Donald Patrick Bambara is the 20 year old behind Green’Act, a social enterprise founded in March last year when a team of students introduced a recycling system on their Institut Supérieur de Management (ISM) campus in Dakar, Senegal. [hidepost=9] [/hidepost]
Inspired by a Swiss exchange student visiting his school, Bambara was part of the team which decided to do something about the lack of waste management systems in Senegal, visible in the heaps of rubbish that have been piling up for years on many of Dakar’s streets.
“In Senegal the waste management system is very bad and we noticed that there is no recycling system installed in schools and campuses,” Bambara told How we made it in Africa. “So this is the main reason we started Green’Act; to bring a change and to actually transform a society, the way they act and the way they manage their waste.”
After installing the first recycling system at his school, Bambara and his team started to focus on educating other students about the benefits of recycling.
“We organised some events in order to promote greener habits. We did conferences, clean up sessions in the street and, after a year, we realised that people were starting to change their habits.”
Bambara’s efforts with Green’Act led him to be named as one of the 12 finalists for the 2013 Anzisha Prize, a competition which recognises entrepreneurs across the African continent between the ages of 15 and 22 who are using entrepreneurship to solve problems in their communities.
While Bambara is originally from Burkina Faso and had moved to Dakar to attend school, he plans to stay in Senegal after he graduates from ISM this year, in order to focus on growing Green’Act further.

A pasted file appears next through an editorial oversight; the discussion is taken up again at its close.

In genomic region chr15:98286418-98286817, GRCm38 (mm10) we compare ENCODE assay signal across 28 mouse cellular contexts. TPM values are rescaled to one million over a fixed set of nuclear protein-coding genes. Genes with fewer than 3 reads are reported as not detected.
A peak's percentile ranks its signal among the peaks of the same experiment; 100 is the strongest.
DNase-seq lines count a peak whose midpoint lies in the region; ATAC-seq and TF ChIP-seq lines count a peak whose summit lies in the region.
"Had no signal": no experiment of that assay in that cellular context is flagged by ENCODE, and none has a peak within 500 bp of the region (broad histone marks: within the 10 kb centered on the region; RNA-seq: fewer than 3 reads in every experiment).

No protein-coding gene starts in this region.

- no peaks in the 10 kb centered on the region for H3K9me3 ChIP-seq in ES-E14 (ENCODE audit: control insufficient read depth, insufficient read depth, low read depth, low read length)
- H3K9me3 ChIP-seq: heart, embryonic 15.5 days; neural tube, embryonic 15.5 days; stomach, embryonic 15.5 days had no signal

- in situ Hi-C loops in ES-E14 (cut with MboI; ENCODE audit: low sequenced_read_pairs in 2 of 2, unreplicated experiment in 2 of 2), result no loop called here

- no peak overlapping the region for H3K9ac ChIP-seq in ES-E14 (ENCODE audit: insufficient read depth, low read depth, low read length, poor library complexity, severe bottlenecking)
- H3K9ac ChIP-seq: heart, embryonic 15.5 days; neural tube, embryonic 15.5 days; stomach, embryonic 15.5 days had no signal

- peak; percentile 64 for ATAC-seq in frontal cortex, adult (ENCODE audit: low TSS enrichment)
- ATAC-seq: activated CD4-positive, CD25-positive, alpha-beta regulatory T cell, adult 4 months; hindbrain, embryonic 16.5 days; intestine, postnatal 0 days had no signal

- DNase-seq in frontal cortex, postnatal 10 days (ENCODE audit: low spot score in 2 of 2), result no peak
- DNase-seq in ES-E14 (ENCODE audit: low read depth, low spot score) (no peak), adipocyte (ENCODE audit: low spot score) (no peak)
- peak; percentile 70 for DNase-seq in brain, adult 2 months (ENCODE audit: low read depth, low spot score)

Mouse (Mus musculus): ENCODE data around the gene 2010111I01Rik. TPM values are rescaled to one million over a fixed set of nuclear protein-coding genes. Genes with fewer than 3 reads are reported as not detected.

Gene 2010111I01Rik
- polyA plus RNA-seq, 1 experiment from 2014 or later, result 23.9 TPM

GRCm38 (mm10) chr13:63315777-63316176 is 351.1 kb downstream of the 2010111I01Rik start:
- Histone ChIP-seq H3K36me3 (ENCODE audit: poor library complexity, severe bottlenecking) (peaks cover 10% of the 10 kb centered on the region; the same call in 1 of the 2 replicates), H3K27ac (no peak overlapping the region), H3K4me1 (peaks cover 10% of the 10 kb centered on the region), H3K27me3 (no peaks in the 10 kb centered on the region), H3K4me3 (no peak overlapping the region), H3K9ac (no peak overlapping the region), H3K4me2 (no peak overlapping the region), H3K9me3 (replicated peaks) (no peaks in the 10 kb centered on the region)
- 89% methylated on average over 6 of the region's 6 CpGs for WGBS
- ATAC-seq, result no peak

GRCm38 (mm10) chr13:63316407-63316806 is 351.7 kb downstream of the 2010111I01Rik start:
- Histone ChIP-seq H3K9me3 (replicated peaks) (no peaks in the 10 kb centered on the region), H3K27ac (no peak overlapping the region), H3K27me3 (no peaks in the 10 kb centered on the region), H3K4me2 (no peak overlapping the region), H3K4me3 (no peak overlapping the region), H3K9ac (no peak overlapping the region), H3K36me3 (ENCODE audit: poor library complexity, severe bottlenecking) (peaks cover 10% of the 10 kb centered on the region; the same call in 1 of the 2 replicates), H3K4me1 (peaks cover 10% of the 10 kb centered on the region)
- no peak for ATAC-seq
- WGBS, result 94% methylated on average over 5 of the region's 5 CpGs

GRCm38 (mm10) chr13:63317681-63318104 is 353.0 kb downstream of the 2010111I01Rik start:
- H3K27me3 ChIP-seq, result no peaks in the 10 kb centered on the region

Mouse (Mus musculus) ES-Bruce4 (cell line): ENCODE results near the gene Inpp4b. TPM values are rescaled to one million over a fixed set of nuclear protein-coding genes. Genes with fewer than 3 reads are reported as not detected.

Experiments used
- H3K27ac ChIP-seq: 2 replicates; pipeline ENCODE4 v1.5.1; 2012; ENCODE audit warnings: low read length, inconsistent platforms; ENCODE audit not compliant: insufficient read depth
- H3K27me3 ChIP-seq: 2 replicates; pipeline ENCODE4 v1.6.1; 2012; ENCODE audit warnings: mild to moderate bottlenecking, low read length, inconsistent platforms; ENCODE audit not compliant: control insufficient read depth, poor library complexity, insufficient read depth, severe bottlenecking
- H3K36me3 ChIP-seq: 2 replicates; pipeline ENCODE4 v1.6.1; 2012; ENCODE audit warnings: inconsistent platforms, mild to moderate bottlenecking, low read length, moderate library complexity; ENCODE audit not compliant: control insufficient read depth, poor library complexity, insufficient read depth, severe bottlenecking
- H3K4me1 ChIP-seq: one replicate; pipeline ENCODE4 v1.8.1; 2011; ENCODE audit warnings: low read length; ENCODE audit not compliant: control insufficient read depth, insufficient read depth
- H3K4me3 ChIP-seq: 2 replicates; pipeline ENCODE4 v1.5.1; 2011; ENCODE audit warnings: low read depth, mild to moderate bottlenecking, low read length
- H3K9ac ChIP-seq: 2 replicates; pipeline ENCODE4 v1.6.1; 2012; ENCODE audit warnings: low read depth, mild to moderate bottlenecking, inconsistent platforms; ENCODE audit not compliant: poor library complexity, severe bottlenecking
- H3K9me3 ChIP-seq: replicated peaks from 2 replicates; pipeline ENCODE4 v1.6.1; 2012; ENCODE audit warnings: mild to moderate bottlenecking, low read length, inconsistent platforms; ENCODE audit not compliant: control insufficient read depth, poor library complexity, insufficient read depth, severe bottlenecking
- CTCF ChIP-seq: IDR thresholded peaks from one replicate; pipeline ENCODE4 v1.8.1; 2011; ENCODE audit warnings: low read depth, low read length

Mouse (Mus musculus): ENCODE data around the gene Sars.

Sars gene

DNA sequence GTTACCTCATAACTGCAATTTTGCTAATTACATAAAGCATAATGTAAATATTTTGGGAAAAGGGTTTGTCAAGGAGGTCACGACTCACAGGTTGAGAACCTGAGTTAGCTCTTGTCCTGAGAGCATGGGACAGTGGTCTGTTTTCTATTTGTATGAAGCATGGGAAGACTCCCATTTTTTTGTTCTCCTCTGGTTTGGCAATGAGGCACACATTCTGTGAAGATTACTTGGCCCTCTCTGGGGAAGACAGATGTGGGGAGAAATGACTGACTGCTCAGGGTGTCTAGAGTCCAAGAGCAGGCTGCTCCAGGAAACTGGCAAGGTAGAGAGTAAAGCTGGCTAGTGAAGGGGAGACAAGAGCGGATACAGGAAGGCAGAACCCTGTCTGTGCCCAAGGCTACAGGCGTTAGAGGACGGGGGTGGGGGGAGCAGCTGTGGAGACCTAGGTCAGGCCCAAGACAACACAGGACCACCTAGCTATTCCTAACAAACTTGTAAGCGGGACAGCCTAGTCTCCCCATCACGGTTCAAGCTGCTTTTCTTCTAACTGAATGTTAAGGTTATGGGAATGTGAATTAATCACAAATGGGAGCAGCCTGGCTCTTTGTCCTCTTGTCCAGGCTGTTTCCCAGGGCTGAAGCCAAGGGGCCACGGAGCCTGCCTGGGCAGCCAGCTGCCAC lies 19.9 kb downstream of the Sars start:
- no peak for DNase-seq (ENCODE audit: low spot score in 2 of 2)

Changing business model
Green’Act’s business model was previously based solely on the sale of recyclable material but Bambara said the enterprise has since added new revenue streams which are more sustainable and profitable.
In addition to setting up and managing a school’s recycling system, Green’Act has also established a network of experienced educators who can be contracted to teach sustainable development to students at all education levels. In an effort to promote environmentally friendly practices, the Green’Act team will also plant trees and other plants on the school property.
Bambara highlighted that Green’Act believes real change starts with educating Africa’s youth. “We believe that the schools represent an important part in the sustainable development of the continent. Because if you change the schools and campuses where the future of the continent is trained, this will have a powerful impact on the next years for the continent.”
Inspired by the International Standards Organisation, Green’Act has also developed a standard called Sustainable African Schools and Campuses which can be offered to schools that adhere to Green’Act’s practices for three years. Bambara said it aims to reduce their ecological footprints while developing the first generation of sustainable African schools and campuses. Since it is an international standard, Green’Act hopes to expand the label to other countries.
Advice to other entrepreneurs
Bambara said that being an Anzisha Prize fellow has given him access to a network of mentors and advisors, and he has learnt a number of valuable lessons in the past year.
“I want the young African people who want to go into business to realise that if you want to create your enterprise, you don’t have to focus on money. You just have to be focused on creating something awesome, and once you create something awesome, money will follow.”
He also advises other aspiring entrepreneurs to do what they love, and look for ways to have a positive impact in their countries.
“Africa needs you so never give up until you bring the changes that you want.”
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